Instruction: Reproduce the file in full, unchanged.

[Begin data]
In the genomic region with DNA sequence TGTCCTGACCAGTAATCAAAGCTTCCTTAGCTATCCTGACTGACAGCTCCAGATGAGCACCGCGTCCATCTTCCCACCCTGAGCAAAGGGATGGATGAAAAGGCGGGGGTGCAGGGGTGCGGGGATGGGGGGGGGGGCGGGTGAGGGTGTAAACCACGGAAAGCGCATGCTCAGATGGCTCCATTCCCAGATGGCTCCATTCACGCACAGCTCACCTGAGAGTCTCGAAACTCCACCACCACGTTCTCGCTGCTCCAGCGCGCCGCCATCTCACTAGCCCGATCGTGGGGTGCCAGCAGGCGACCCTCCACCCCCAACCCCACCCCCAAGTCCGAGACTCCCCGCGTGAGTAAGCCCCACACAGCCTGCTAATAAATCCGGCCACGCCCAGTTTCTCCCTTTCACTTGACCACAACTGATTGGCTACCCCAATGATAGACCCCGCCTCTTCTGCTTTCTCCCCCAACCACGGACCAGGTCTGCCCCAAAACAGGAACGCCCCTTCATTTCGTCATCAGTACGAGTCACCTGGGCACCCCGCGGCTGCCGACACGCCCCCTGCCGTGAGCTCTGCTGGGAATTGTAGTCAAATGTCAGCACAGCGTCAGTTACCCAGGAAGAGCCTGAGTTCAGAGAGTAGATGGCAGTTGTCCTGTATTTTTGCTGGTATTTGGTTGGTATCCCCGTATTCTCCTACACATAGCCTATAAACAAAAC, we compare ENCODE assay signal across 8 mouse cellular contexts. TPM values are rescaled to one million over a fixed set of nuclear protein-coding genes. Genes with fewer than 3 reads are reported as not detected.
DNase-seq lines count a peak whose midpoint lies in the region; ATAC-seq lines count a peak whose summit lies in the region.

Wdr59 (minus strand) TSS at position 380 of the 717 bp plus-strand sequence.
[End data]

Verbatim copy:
In the genomic region with DNA sequence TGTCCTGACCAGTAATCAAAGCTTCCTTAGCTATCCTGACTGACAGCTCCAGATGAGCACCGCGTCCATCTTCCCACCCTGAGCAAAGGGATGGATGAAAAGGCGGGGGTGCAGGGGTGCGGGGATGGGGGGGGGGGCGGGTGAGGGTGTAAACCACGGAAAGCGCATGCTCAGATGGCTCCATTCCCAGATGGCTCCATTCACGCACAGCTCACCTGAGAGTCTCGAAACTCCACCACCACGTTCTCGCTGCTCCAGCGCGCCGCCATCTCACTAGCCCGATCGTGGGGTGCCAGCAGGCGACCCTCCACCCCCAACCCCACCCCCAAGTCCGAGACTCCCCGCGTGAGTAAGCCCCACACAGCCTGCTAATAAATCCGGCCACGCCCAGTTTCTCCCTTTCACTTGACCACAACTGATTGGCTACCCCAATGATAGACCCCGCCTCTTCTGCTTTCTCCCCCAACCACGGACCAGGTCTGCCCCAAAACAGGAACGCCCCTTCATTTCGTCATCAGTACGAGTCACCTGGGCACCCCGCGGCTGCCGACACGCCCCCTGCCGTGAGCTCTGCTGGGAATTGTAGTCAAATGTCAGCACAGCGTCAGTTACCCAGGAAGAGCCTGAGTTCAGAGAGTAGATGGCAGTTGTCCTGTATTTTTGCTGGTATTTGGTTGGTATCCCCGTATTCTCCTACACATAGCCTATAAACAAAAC, we compare ENCODE assay signal across 8 mouse cellular contexts. TPM values are rescaled to one million over a fixed set of nuclear protein-coding genes. Genes with fewer than 3 reads are reported as not detected.
DNase-seq lines count a peak whose midpoint lies in the region; ATAC-seq lines count a peak whose summit lies in the region.

Wdr59 (minus strand) TSS at position 380 of the 717 bp plus-strand sequence.